The Worst Mistake in the History of Food Manufacturing …
and the easiest action you can take to improve your health.
Contributing Author Jena Savadsky Griffith, RDN, IHC of Culpeper Wellness.
If I had to choose one product added to the food supply that has caused the most damage to humans it would be vegetable oils. I am not alone in this assertion, there have been many scientific studies and examples of this truth since their introduction to the food supply. These polyunsaturated, shelf stable, rancid vegetable oils include corn, canola, safflower, sunflower, soybean, cottonseed, Crisco and margarine. They are also known as trans fats and hydrogenated oils.
It all began in the late 1800’s with candle and soap maker, Proctor and Gamble (P&G). At the time, they made soap out of animal fats, but after an economic depression in 1870, P & G turned to less expensive palm, coconut oil and then cottonseed oil. Meanwhile, Eli Whitney’s cotton gin led to the production of massive amounts of cotton, with one caveat. The seed of the cotton was of minimal use; for every 100 pounds of the usable fiber, there were 162 pounds of unusable seeds, considered toxic waste. Innovation caught up in 1850 when they figured out how to make large amounts of oil out of the cotton seed. Before modern day processing, cottonseed oil is cloudy, red and bitter to the taste due to a chemical byproduct called gossypol (used today in China as male birth control) which causes dangerously high levels of potassium, organ damage and paralysis.
With the help of German scientist Edwin Kyser, P&G figured out a way to make a liquid into a solid. Since they used animal & then other oils to make soap, why not reverse the process! Solid soap looks like lard, so why not use it as such? Thus, Crisco was born. Manufacturers then went about successfully convincing cooks all over the country to use this to replace animal fats. It was one of the largest marketing campaigns of the time. Health claims printed on packaging went unregulated, so benefits were wildly exaggerated.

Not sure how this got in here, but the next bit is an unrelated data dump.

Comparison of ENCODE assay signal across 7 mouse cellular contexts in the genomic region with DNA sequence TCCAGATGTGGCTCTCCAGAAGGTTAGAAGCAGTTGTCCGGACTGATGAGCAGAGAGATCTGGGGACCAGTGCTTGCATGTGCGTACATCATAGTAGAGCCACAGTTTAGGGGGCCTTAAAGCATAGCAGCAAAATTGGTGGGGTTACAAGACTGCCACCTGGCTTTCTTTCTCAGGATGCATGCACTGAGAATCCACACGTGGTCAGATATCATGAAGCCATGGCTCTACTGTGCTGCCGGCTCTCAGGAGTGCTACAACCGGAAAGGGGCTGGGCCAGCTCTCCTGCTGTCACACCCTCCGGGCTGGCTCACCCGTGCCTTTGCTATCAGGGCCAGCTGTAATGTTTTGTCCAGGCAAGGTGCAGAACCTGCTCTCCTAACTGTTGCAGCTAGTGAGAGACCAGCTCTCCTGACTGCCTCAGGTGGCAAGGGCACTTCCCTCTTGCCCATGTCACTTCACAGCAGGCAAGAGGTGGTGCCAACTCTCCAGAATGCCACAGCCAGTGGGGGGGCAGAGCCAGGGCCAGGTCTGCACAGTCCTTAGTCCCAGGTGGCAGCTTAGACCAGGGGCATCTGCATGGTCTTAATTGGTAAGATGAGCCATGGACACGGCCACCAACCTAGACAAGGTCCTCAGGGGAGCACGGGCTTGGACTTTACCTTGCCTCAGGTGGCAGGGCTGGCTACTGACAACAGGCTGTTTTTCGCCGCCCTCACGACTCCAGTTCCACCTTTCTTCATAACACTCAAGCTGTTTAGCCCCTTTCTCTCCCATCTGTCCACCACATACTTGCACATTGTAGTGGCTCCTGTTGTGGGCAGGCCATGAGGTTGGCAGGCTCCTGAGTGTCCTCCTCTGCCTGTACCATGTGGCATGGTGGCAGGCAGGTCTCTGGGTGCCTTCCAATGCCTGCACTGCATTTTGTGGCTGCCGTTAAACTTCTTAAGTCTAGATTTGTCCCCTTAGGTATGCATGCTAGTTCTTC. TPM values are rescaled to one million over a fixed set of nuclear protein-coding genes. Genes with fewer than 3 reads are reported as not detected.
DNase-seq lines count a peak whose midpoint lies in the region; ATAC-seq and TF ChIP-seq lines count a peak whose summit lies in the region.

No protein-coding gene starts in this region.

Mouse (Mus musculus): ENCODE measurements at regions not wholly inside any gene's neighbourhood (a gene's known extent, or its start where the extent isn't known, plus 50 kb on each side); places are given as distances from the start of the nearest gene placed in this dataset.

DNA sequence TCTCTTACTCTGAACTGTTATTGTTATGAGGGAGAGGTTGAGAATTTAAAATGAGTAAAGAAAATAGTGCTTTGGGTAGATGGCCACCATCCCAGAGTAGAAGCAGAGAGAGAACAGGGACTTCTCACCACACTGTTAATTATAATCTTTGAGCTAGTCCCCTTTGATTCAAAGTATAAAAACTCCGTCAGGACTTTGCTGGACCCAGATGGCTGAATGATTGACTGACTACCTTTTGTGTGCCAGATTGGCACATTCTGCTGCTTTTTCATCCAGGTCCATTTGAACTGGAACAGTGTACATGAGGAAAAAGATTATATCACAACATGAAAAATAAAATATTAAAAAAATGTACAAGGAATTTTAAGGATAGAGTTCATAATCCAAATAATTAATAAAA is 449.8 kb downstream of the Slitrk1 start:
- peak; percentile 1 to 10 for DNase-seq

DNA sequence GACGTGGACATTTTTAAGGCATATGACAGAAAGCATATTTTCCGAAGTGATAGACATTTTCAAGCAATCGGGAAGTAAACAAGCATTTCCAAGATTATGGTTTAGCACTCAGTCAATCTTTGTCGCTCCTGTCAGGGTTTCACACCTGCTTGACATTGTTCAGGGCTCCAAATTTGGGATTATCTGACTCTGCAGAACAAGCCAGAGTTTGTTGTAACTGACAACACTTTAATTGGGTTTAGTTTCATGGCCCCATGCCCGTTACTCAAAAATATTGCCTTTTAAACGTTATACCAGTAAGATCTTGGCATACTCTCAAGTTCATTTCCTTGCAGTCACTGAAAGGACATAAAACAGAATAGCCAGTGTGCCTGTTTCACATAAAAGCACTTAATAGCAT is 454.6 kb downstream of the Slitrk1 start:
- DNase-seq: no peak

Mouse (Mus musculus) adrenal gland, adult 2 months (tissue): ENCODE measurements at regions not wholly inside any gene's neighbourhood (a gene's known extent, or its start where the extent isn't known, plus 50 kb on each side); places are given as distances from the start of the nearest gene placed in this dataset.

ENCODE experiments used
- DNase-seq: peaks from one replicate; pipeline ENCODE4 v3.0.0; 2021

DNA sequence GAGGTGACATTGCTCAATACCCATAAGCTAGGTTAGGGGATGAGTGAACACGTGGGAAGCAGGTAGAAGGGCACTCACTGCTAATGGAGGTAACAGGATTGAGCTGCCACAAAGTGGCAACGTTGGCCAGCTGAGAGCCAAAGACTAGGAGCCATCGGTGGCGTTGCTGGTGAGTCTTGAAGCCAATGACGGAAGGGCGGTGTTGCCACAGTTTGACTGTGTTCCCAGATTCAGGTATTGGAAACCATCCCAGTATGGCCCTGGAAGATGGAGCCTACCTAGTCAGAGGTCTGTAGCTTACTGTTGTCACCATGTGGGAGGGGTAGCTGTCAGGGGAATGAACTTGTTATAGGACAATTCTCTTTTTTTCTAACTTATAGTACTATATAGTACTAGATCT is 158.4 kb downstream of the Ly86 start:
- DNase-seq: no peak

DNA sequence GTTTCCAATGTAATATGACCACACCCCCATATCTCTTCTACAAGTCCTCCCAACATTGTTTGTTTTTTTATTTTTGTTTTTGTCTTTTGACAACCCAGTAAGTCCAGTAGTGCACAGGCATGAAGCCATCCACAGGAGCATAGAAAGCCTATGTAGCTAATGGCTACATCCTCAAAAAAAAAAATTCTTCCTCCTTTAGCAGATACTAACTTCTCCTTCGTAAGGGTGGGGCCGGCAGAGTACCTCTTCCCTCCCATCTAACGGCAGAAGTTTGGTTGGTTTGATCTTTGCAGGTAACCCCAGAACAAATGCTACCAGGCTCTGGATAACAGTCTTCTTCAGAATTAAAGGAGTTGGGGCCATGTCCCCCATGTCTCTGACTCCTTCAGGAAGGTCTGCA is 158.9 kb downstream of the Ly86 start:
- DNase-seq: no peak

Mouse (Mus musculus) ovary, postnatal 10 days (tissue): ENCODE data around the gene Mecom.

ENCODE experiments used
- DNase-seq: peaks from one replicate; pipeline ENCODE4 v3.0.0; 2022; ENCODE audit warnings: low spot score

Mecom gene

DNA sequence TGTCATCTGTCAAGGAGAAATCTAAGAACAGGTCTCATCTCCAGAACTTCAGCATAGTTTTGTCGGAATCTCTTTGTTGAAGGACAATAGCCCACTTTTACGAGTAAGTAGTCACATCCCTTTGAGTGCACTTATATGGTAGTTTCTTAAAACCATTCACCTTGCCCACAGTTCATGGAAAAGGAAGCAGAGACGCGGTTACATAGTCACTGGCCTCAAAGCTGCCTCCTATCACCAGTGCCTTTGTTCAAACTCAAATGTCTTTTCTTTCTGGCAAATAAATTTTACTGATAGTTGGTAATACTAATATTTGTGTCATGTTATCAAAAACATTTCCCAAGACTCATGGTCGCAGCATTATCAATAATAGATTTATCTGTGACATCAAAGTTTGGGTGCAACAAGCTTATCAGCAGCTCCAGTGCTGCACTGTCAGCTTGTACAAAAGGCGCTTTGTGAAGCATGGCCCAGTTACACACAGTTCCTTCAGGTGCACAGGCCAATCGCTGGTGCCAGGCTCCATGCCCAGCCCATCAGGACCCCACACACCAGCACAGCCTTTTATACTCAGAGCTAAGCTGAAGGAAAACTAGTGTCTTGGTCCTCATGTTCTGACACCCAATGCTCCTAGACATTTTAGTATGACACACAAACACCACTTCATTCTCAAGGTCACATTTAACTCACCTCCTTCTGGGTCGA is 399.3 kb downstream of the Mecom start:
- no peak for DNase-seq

Since then, these oils have been slowly and systematically added to our food supply. They are cheap, highly processed, deodorized, refined, bleached and hydrogenated which involves very high temperatures and questionable chemicals. Additionally, when entering a 98.6 degree heated vessel (your body), these oils cause oxidative stress within the cells, leading to inflammation in the blood and organs and impaired system function. They are said to be a contributing factor in some of the most prevalent diseases of our time, including diabetes, dementia, heart disease, and obesity.
In order to increase your health, prevent diabetes, heal your liver and improve any chronic condition, leave these oils on the shelves. Instead, turn to natural fats from either animal sources or plant sources in the form of extra virgin olive oil, coconut oil, butter, ghee and avocado or macadamia nut oil in small amounts.
Dequina A. Nicholas et al. Fatty acid metabolites combine with reduced beta oxidation to activate Th17 Inflammation in human type 2 diabetes, Cell Metabolism. 2019. DOI: 10.1016/j.cmet.2019.07.004
Lauretti, E., Praticò, D. Effect of canola oil consumption on memory, synapse and neuropathology in the triple transgenic mouse model of Alzheimer’s disease. Sci Rep 7, 17134 (2017). https://doi.org/10.1038/s41598-017-17373-3
The Happiness Diet (c) 2011 by Drew Ramsey, MD and Tyler Graham. Rodale, Inc. Accessed from: https://www.theatlantic.com/health/archive/2012/04/how-vegetable-oils-replaced-animal-fats-in-the-american-diet/256155/
Nina Teicholz. The Big Fat Surprise. 2014, Simon & Schuster.